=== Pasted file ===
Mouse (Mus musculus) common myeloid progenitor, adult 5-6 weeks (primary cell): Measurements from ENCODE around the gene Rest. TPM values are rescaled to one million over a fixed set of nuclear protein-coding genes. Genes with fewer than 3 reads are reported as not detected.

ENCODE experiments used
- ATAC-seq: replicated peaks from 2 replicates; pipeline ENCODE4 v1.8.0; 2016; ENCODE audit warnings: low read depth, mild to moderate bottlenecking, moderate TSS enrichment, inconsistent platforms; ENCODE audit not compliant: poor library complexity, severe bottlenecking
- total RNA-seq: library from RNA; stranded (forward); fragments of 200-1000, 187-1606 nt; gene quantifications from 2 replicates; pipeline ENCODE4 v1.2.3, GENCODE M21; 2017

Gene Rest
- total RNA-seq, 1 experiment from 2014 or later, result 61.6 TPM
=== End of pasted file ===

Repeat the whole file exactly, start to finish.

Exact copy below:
Mouse (Mus musculus) common myeloid progenitor, adult 5-6 weeks (primary cell): Measurements from ENCODE around the gene Rest. TPM values are rescaled to one million over a fixed set of nuclear protein-coding genes. Genes with fewer than 3 reads are reported as not detected.

ENCODE experiments used
- ATAC-seq: replicated peaks from 2 replicates; pipeline ENCODE4 v1.8.0; 2016; ENCODE audit warnings: low read depth, mild to moderate bottlenecking, moderate TSS enrichment, inconsistent platforms; ENCODE audit not compliant: poor library complexity, severe bottlenecking
- total RNA-seq: library from RNA; stranded (forward); fragments of 200-1000, 187-1606 nt; gene quantifications from 2 replicates; pipeline ENCODE4 v1.2.3, GENCODE M21; 2017

Gene Rest
- total RNA-seq, 1 experiment from 2014 or later, result 61.6 TPM